When Constantine established religious toleration in the Roman Empire, he took upon himself the title of Pontiff. Although he was not necessarily a Christian himself (he wasn't baptized until he was on his deathbed), he gave Christians privileges and oversaw major Christian religious disputes. He may not have understood how the pagan cults, including those of the emperors, were at odds with the new monotheistic religion, but they were, and in time the old Roman religions lost out. Although the path from pagan to Christian Rome had a few more hurdles, it was from the time of Constantine that Roman Christianity is dated. At this early point, however, the emperors of Rome controlled the religion since emperors held the power to appoint bishops. Over time, Church leaders became influential and took away power from the emperor. Christian beliefs conflicted with the working of empire.

Christian Emperors, Persia, and The Fall of Rome
This is a chapter from Frank Smitha's "Antiquity Online" about the division of the Empire into East and West and the reign, including conversion of Constantine.

Vandals and Religious Controversy

Vandals took over the Roman territory in Africa, just as Rome lost Spain to the Sueves, Alans and Visigoths. A perfect example of how interconnected all the "causes" of Rome's fall are, Rome lost revenue along with the territory and administrative control. It needed revenue to support its army and it needed its army to keep what territory it still maintained. See: "The Decline of the Roman Power in Western Europe. Some Modern Explanations," by Norman H. Baynes. The Journal of Roman Studies, Vol. 33, Parts 1 and 2 (1943), pp. 29-35.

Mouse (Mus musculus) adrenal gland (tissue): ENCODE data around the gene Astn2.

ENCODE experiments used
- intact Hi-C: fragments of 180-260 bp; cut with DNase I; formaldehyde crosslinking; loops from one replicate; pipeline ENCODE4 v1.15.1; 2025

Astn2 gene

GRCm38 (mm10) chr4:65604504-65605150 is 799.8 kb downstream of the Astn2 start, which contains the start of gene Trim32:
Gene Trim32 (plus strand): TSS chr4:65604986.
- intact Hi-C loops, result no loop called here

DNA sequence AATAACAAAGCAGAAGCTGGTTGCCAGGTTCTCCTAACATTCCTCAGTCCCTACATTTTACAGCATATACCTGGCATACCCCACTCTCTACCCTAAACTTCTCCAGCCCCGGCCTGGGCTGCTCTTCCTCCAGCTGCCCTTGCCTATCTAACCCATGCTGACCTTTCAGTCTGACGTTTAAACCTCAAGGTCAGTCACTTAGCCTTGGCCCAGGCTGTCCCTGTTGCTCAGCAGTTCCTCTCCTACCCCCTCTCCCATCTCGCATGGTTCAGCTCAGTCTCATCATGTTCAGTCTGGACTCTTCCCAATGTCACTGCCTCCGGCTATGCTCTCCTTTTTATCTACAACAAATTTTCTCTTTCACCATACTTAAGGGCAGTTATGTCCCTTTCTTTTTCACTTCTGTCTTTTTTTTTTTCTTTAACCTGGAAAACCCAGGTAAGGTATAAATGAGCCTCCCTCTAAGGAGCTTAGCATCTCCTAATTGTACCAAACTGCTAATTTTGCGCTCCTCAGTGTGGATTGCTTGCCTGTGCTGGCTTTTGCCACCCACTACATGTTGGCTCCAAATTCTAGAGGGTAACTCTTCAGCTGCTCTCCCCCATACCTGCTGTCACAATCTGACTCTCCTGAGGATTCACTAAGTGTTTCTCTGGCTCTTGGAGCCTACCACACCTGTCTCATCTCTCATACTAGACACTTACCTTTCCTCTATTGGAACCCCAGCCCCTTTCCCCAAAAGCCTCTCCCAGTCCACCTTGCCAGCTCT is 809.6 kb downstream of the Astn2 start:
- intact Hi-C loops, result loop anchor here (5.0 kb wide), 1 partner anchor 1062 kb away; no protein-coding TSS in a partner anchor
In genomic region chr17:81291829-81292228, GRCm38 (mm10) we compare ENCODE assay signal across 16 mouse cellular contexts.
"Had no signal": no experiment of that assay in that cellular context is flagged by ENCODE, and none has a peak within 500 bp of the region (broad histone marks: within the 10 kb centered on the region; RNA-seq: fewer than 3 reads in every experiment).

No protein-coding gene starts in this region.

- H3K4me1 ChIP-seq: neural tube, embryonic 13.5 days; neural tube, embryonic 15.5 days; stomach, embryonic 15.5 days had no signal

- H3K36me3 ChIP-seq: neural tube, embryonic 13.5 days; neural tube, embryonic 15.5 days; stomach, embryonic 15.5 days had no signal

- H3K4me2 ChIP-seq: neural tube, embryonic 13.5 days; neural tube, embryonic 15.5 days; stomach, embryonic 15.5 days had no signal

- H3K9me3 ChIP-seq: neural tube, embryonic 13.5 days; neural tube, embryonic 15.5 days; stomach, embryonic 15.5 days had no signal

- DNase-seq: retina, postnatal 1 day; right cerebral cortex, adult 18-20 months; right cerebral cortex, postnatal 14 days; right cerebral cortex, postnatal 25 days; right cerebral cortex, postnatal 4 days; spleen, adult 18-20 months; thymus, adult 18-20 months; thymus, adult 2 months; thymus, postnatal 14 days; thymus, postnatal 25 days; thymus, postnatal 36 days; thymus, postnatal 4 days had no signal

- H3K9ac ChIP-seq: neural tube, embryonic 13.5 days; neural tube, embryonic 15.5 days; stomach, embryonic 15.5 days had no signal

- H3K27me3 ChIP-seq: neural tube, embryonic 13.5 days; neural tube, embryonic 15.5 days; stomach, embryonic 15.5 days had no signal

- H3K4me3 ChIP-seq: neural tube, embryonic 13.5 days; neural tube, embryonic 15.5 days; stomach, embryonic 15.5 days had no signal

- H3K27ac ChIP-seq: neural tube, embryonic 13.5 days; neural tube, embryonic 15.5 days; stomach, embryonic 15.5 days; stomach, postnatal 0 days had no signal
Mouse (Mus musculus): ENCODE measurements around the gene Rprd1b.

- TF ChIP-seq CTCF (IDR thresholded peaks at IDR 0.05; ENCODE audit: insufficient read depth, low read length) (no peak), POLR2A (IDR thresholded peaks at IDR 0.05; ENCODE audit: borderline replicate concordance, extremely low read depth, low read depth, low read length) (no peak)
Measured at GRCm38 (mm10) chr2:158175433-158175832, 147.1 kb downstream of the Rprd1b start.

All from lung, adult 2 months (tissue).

Remnants of The Roman Empire
In this chapter from "Antiquity Online" -- about the 5th century Roman Empire, Frank Smitha shows the role of Vandals and religious controversies in the decline of Rome.
Among other points, Smitha says that Roman citizens living outside of Italy identified with Rome much less than their Italian counterparts. They preferred to live as natives, even if this meant poverty, which, in turn, meant they turned to those who could help -- Germans, brigands, Christians, etc.
Also see: The History of Florence, by Machiavelli.

Historian Edward Gibbon on the Fall of Rome and the Barbarians:

"The warlike states of antiquity, Greece, Macedonia, and Rome, educated a race of soldiers; exercised their bodies, disciplined their courage, multiplied their forces by regular evolutions, and converted the iron which they possessed into strong and serviceable weapons. But this superiority insensibly declined with their laws and manners; and the feeble policy of Constantine and his successors armed and instructed, for the ruin of the empire, the rude valour of the Barbarian mercenaries."
- Gibbon

Rome and Roman Empire Maps


Economy | Lead and the Division of the Empire